As you’ve seen, RCA is an essential tool in a product manager’s toolkit. When executed effectively, it allows you to empathize with your users, understand their pain points, unearth the real reasons behind their struggles or dissatisfaction, and significantly boost product success. It empowers you to move beyond treating the symptoms to addressing the real issues, leading to an improved product and a happier customer base.
However, like every technique, it comes with its own set of challenges. Limited data access, the complexity of interrelated factors, and constraints in time and resources often make RCA seem daunting. Gathering the necessary data to understand complex issues and pinpointing the main root cause amidst multiple factors demands the right tools and resources. Additionally, the time and effort required for a thorough RCA can seem overwhelming amidst the rush of other priorities.
Despite these challenges, RCA remains a worthwhile investment and can serve as your trusty navigational compass in the complex map of product performance issues. It not only helps you identify and solve critical user issues but also leads to happier customers and better chances of product success.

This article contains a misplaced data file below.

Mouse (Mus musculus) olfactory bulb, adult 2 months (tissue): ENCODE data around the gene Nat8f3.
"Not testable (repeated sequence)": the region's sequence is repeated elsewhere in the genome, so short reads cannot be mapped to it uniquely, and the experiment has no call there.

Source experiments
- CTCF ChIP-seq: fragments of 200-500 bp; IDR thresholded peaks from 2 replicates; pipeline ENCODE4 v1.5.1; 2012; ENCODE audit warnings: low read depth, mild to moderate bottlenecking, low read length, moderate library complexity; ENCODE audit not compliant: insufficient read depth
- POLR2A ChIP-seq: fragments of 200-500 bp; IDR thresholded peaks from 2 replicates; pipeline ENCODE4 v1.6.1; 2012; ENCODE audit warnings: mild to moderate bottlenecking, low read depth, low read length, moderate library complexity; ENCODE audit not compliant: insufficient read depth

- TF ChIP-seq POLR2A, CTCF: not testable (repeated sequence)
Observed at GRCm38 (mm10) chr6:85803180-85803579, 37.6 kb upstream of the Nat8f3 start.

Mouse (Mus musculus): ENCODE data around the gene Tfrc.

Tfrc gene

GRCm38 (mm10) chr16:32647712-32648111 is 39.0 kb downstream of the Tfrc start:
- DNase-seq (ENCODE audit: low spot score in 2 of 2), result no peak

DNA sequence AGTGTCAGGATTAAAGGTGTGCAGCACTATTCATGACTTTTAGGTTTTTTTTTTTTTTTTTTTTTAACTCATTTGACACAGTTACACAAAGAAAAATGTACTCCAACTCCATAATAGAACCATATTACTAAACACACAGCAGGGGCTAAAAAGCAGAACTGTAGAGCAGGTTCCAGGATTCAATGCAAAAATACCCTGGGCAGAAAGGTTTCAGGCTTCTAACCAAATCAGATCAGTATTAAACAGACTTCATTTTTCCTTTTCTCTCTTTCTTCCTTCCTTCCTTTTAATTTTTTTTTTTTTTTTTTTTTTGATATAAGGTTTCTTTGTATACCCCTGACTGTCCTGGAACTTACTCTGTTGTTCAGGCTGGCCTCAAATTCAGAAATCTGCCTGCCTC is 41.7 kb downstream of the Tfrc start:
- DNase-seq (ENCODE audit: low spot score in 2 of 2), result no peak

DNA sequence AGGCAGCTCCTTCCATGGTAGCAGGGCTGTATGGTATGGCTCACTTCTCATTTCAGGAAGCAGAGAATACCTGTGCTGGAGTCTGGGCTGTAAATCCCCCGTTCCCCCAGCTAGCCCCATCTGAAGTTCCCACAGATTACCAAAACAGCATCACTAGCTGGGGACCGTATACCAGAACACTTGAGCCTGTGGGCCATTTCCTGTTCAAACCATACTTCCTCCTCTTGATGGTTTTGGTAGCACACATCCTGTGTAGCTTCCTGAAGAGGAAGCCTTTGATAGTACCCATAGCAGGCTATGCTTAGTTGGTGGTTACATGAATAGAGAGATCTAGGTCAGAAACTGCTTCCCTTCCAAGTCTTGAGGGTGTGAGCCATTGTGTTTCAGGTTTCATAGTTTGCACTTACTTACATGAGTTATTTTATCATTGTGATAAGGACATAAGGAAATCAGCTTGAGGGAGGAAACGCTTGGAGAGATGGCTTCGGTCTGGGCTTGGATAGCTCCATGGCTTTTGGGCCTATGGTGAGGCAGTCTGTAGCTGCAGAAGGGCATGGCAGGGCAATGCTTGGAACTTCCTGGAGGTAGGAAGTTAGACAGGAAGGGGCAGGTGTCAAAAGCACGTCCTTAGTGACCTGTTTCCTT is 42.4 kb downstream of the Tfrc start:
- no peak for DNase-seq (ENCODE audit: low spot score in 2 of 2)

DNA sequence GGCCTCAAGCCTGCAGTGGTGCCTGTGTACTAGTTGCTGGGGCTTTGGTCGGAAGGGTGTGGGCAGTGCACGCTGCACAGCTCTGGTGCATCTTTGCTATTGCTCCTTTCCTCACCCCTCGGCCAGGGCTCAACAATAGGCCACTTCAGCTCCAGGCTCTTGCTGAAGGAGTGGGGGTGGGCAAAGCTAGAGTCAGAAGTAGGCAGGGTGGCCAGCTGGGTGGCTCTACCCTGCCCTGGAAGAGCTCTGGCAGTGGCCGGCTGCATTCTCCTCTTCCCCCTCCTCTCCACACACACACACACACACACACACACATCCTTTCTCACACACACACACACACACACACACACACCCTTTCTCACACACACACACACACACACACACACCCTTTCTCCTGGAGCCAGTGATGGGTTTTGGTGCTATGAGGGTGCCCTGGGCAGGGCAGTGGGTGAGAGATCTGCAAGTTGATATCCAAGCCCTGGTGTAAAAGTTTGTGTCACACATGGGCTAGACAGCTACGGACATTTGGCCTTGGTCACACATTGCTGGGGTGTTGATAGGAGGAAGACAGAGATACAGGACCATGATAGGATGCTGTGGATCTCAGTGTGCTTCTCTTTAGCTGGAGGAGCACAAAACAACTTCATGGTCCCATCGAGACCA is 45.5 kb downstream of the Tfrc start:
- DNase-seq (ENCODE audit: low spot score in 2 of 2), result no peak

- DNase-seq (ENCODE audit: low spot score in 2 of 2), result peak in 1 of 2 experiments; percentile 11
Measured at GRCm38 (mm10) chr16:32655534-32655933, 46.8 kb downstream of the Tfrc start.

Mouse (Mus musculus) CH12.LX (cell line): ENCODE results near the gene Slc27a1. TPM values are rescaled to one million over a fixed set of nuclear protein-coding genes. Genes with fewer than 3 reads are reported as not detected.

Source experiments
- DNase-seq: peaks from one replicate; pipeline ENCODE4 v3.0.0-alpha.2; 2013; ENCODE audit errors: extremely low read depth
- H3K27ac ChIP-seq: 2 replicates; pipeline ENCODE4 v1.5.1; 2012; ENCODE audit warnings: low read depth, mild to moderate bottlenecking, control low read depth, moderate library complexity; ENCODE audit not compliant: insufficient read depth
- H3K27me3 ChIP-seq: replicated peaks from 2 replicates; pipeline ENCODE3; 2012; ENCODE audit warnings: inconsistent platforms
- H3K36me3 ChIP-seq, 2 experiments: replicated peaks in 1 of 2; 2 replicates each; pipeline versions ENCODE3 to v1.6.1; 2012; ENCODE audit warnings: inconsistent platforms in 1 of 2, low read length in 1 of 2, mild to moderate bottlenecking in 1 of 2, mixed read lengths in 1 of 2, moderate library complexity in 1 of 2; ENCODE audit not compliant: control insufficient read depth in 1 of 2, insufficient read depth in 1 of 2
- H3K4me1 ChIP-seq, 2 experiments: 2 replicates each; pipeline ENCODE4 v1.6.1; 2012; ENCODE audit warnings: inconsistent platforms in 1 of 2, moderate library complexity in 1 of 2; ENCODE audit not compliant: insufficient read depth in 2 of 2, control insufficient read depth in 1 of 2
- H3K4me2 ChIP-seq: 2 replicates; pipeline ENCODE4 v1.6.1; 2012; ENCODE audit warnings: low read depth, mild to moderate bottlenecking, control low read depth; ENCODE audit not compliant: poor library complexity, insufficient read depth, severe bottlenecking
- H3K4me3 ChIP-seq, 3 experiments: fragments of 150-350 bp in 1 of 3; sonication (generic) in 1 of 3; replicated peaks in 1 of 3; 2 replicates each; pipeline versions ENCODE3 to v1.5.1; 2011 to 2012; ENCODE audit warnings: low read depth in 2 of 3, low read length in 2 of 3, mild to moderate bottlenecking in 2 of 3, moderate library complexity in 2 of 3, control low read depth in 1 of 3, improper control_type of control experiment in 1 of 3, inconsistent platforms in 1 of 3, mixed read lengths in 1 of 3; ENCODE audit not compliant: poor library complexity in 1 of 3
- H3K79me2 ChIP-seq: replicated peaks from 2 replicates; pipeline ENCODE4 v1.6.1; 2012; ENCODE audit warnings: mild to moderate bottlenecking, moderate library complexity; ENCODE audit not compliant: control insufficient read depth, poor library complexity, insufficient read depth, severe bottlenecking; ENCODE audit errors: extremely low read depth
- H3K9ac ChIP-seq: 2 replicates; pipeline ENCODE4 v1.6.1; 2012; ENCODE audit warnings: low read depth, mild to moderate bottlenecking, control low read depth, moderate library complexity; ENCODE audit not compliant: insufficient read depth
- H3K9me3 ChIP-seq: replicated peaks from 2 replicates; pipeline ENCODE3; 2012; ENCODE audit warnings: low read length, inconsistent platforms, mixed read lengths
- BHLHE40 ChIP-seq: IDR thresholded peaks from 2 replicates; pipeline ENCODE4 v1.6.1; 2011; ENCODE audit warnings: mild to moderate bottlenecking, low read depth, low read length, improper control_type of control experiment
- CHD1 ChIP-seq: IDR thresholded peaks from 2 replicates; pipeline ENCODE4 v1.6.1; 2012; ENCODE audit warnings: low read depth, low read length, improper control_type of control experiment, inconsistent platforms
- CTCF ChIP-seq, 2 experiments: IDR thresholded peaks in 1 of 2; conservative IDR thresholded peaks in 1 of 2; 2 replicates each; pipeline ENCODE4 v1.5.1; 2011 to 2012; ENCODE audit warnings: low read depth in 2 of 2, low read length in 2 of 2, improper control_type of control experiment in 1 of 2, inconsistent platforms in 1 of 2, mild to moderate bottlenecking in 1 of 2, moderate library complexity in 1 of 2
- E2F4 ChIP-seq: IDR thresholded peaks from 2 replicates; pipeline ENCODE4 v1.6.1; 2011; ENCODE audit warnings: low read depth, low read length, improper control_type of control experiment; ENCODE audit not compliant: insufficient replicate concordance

Conveying the value of Root Cause Analysis
Just because you’re convinced of the power of Root Cause Analysis doesn’t mean others will be, so here’s a tip: If you find it challenging to get buy-in for RCA from other stakeholders, let the data do the talking. Show the time wasted and lack of impact from unsuccessful experiments and compare these with the results obtained when RCA was correctly conducted. The results of RCA truly speak for themselves – greater customer satisfaction and genuine product success.
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Updated: August 7, 2023